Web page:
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October 2004 - Writers Magazine

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News Review



  • Man Booker winner is 'exciting, brilliantly written', but why does the prize work better than America's National Book Awards?

  • ‘The world’s most popular search engine has swallowed four billion web pages, and is now coming after books. The prospect is both thrilling and frightening for the book industry…’ The Bookseller

  • News Review looks at the boom in self-publishing and asks: is this really a good route to publication for writers who can't find a publisher?

  • This week's Frankfurt Book FairWorld's largest trade fair for books; held annually mid-October at Frankfurt Trade Fair, Germany; First three days exclusively for trade visitors; general public can attend last two. is the biggest annual gathering of the book world, but it's strictly business only...

Comment



  • Can an advance be too big? 'But instead of doing a extravagant champagne-for-everyone, I thought: Oh...my... God.' Hari Kunzru

  • 'All too often, it isn't the editor who calls the shots, but the dark forces of sales and marketing - the engine room of the business.' Simon Trewin of PFDRepresents authors of fiction and non-fiction, children's writers, screenwriters, playwrights, documentary makers, technicians, presenters and public speakers throughout the world. Has 85 years of international experience in all media. PDF now have a POD section. Some good advice for those seeking a representative., in the Independent on Sunday

  • ‘Learning how to type does not make you a writer... I’m in my late 30s now and I’m still working in those messy little notebooks I had when I was six.’ Donna Tartt in the Observer

  • 'At its best, internet reviewing provides a refreshing directness, a place where people say what they like and dislike without any of the baggage of literary criticism or knowledge of previous form, or grammar... ' Ben McIntyre, The Times

Writers' Quotes




  • ‘Being a writer in Hollywood is like going into Hitler's Eagle's Nest with a great idea for a Bar Mitzvah.'
    David Mamet

How Not to Write a Novel: Confessions of a Midlist Author


Our seventh excerpt from David Armstrong's entertaining book:


On How-to books:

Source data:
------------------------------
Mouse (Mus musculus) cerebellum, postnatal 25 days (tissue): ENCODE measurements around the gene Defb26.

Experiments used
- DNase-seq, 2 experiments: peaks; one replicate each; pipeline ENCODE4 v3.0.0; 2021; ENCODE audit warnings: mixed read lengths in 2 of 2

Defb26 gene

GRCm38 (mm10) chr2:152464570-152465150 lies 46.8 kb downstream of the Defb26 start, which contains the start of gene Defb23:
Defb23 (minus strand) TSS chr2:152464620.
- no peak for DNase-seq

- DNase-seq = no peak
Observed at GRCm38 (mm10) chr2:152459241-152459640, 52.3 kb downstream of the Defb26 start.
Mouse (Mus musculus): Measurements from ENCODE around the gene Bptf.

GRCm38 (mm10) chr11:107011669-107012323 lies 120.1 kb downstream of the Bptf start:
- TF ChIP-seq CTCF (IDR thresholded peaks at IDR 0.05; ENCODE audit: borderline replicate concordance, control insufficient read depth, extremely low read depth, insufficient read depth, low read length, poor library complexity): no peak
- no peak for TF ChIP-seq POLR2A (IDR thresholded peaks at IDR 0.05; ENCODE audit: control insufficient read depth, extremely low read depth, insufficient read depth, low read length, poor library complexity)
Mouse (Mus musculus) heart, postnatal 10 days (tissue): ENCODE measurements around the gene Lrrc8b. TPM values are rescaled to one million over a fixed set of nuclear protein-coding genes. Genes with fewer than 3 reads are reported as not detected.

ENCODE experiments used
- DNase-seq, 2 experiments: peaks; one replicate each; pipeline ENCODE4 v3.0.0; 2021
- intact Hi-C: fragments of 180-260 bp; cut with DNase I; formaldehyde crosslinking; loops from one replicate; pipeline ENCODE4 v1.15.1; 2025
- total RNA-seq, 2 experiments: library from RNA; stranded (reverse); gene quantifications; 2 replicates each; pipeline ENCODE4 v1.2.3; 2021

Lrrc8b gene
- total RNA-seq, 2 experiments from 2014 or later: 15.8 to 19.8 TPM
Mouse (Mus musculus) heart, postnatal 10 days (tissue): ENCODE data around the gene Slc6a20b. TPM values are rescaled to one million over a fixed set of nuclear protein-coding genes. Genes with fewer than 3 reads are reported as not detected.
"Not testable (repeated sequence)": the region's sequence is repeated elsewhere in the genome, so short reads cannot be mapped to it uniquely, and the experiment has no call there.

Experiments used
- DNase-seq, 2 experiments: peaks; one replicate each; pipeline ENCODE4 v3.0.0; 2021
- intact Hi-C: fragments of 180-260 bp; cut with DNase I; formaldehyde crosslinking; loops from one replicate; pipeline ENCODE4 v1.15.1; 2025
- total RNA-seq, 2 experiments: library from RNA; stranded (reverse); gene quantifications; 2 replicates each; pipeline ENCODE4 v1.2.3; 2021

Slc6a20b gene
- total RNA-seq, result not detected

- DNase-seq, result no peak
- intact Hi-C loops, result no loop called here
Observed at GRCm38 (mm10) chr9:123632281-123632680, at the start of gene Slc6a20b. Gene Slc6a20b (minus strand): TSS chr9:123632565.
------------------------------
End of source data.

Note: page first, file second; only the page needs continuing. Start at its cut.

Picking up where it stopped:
Writers are ' a mixed bunch, male and female, British and American, tall, and short, gay and hetero, but they have one thing in common: none of them has learned to do what it is they do by reading a book about it.'


 


Magazine - Sailing


Print on Demand self-publishing


'An author willing to gamble on this self-publishing model can make ten times as much per book sold as compared with royalty income from a major trade house.' We reprint an article from Foner Books showing how, unless your books are bestsellers, publishing your own book can make much more money for you.


Picture libraries


Sourcing pictures for your book and links to the online picture libraries which allow you to find what you want quickly and easily.


Review of Storybase

Ashley Wilde Inc

$99 for download version www.storybase.net/software/software.html

I recently presented a paper at an archaeological conference where the subsequent debate centred around the definition of some words we thought we all understood. The distinction between information  and interpretation became vital. And where exactly does data turn into evidence?

Understanding terms is essential if you want to take full advantage of Storybase. What you might loosely term ‘plot’, is broken down into conflicts and leads. Each Conflict is written from the point of view of the Protagonist. It is the Protagonist who drives the story forward, but you can change the character list to create several storylines. So, once you have extracted the Leads, you can juggle the names to view things from the viewpoint of the other characters.